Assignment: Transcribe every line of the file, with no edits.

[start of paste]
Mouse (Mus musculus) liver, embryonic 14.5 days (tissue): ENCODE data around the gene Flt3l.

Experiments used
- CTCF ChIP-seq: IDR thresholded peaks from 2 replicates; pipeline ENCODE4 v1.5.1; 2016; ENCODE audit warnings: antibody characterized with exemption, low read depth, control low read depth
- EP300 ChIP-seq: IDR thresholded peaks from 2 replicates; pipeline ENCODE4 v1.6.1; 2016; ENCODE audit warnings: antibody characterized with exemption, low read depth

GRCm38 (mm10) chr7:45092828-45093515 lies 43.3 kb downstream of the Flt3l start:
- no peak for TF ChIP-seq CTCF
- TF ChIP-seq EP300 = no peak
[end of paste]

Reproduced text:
Mouse (Mus musculus) liver, embryonic 14.5 days (tissue): ENCODE data around the gene Flt3l.

Experiments used
- CTCF ChIP-seq: IDR thresholded peaks from 2 replicates; pipeline ENCODE4 v1.5.1; 2016; ENCODE audit warnings: antibody characterized with exemption, low read depth, control low read depth
- EP300 ChIP-seq: IDR thresholded peaks from 2 replicates; pipeline ENCODE4 v1.6.1; 2016; ENCODE audit warnings: antibody characterized with exemption, low read depth

GRCm38 (mm10) chr7:45092828-45093515 lies 43.3 kb downstream of the Flt3l start:
- no peak for TF ChIP-seq CTCF
- TF ChIP-seq EP300 = no peak